KeePassXC in WSL2

Back in my native Linux days I got used to an SSH agent paired with a KeePassXC that manages my keys. I didn’t have to do much to get it to work, I just enabled SSH Agent integration in KeePassXC, enabled the SSH agent’s systemd service and things just worked.

In 2021 I decided to give Windows 10 and WSL2 a try. Replicating that setup proved to be quite a hassle.

Starting point

I had KeePassXC running in Windows (because WSL2 can’t comfortably run GUIs just yet).

The SSH client I was meaning to use was in Ubuntu, running inside WSL2, and came from OpenSSH. Basically, the very same one I was using in Linux.

The overall setup is going to look as follows:

  • KeePassXC for key management
  • OpenSSH Authentication Agent service on Windows, updated to version 8
  • WSL SSH Agent that “is a simple ‘notification tray’ applet which maintains AF_UNIX ssh-agent compatible socket on Windows end”
  • npiperelay, “a tool that allows you to access a Windows named pipe in a way that is more compatible with a variety of command-line tools”
  • socat that converts a named pipe to a Unix domain socket
  • ssh, OpenSSH client inside WSL

The process

Because there was some rather unfortunate backtracking involved, I’ll be posting the shortest path that I eventually discovered.


So I started off by enabling the SSH agent integration, and checked the box for OpenSSH agent, since I was running an OpenSSH client, and thought I’d need a respective agent.

This is where I found that OpenSSH agent isn’t in Windows despite the rumors I heard. Well, okay I didn’t expect things to be that easy.

OpenSSH agent in Windows

I looked it up and found that OpenSSH has to be installed using “Manage optional features” in the system settings. Alright.

I opened that up and found two: “OpenSSH Client” and “OpenSSH Server”. That’s fair enough, OpenSSH implements both a server, sshd, and a client, ssh. You need “OpenSSH Server” at least because that’s what includes the agent.

Then I opened up “Services” settings in Windows 10:

  • enabled and started “OpenSSH Authentication Agent” and set it up to start automatically
  • disabled “OpenSSH SSH Server” (because I didn’t need it, and before enabling it I would at least review its configuration so make sure it’s secure; it’s a remote access server, not fun and games)

After a restart (and there have been a few throughout the process, I think changing the “optional features” needed this?) I could verify in cmd that ssh-add -l was indeed listing my keys when KeePassXC is unlocked, and no keys when it’s locked. Half way there then!

Bridging the gap

So now we have a functioning SSH agent and an SSH client to connect it to. How hard can it be?

The hard work has already been done by the authors of WSL SSH Agent and npiperelay, so you mostly just have to install these. WSL SSH Agent already includes npiperelay in the release archive, so no, you don’t have to build npiperelay, although you could, to boost confidence that your keys are safe.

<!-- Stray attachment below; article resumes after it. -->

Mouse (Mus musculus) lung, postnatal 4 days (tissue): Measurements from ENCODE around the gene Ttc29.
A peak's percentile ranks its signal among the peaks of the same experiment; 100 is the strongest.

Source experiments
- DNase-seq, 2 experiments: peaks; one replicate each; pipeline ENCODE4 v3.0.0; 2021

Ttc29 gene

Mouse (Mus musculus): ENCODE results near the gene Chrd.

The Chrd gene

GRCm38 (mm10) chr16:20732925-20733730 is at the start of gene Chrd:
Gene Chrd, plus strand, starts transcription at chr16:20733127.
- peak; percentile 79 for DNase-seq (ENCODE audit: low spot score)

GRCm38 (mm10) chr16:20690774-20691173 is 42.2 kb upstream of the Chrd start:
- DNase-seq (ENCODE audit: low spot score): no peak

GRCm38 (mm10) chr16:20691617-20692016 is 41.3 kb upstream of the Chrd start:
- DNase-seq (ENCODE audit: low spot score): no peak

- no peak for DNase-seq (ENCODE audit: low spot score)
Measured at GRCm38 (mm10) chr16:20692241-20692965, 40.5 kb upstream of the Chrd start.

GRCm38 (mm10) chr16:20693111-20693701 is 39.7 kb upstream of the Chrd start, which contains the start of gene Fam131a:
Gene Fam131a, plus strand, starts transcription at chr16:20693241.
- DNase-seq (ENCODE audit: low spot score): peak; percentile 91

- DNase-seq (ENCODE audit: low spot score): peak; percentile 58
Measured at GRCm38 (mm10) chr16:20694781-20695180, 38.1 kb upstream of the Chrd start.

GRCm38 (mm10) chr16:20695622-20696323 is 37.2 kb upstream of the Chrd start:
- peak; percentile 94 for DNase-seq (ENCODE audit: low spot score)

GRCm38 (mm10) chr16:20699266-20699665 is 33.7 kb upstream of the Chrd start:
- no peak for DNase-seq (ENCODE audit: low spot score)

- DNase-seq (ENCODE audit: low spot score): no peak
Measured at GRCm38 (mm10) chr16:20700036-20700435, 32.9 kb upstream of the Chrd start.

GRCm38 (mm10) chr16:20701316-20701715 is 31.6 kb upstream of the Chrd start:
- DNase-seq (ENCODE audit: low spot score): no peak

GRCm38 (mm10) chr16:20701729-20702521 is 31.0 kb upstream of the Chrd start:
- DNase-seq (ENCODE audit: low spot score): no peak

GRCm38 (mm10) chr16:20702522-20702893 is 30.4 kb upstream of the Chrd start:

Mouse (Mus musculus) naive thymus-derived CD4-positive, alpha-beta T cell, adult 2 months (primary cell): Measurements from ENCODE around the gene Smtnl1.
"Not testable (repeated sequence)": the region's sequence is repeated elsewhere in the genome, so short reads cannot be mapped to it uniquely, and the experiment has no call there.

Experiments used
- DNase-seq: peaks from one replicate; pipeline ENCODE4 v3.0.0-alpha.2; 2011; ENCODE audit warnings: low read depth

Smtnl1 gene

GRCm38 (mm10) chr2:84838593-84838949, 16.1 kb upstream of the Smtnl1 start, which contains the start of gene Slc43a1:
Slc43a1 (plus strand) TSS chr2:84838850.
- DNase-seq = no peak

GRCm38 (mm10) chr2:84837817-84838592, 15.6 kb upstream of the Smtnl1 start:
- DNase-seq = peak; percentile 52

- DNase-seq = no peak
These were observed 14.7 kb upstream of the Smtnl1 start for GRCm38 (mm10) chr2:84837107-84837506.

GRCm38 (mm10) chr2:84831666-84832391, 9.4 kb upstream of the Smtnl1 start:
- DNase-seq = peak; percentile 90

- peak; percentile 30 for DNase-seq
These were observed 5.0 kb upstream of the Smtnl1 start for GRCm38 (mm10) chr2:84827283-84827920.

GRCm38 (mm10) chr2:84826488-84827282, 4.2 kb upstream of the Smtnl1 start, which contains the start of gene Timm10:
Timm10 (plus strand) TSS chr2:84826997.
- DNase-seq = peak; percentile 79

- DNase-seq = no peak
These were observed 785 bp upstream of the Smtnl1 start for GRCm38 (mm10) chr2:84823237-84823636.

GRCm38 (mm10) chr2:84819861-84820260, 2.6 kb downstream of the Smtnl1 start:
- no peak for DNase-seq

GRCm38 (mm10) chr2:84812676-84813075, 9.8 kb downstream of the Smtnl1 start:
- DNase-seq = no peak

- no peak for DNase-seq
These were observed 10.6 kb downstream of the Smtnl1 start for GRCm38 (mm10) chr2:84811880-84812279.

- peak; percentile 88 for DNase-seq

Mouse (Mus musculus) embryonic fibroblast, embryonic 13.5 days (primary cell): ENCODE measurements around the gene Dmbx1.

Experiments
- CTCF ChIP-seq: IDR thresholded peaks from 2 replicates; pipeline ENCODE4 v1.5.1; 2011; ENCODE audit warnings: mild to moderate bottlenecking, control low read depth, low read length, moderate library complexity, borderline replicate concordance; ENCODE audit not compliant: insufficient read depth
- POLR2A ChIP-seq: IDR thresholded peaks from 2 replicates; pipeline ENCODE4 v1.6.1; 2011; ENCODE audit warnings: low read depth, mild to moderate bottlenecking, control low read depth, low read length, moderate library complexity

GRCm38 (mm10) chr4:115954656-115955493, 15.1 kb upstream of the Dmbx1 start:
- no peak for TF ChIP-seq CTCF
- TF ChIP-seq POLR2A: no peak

WSL SSH Agent has to be installed according to the README, which involves creating a shortcut to the executable with parameters and placing it somewhere where it will be auto-started

Now everything mostly comes down to putting this snippet somewhere that’s executed whenever you start a shell ($WINTOOLS has to be replaced or defined with the Linux path where you put npiperelay.exe):

export SSH_AUTH_SOCK=$HOME/.ssh/agent.sock
ss -a | grep -q $SSH_AUTH_SOCK
if [ $? -ne 0   ]; then
    rm -f $SSH_AUTH_SOCK
    ( setsid \
        socat \
          UNIX-LISTEN:$SSH_AUTH_SOCK,fork \
          EXEC:"$WINTOOLS/npiperelay.exe -ei -s //./pipe/openssh-ssh-agent",nofork & \
    ) >/dev/null 2>&1

Here’s what it does:

  • $SSH_AUTH_SOCK is defined to the path where SSH agent’s socket is expected
  • ss -a’s output is inspected for presence of an active socket on that path
  • If the socket is there, everything should be set!
  • …but if it isn’t, whatever file is at that path currently is removed (not sure why, but socat’s docs suggest that it might be left hanging even after the socket is closed) and to create it, setsid is used to start a new session, where:
    • //./pipe/openssh-ssh-agent, the named pipe exposed by WSL SSH Agent, is converted into a more Linux-friendly format via npiperelay
    • socat starts, creating a Unix socket at $SSH_AUTH_SOCK and connecting it to the aforementioned npiperelay process (it actually starts that process via EXEC then connects to it)
    • because socat is started with setsid (ok) and a & at the end (not sure it’s necessary…), it does not block the starting shell and keeps on living even when that shell dies
    • all the outputs of setsid are discarded (redirected to /dev/null the “black hole” of Unix): stderr is forwarded to stdout via 2>&1, a rather common idiom, and stdout is discarded directly

…and this is it. Try ssh-add -l in cmd and in WSL.

Finishing up

After everything was set up, I also updated OpenSSH to version 8.0, because a warning was popping up as I was testing the final setup:

warning: agent returned different signature type ... (expected ...)


I do not take credit for finding this solution, it’s an aggregation from the following places, in order of finding:

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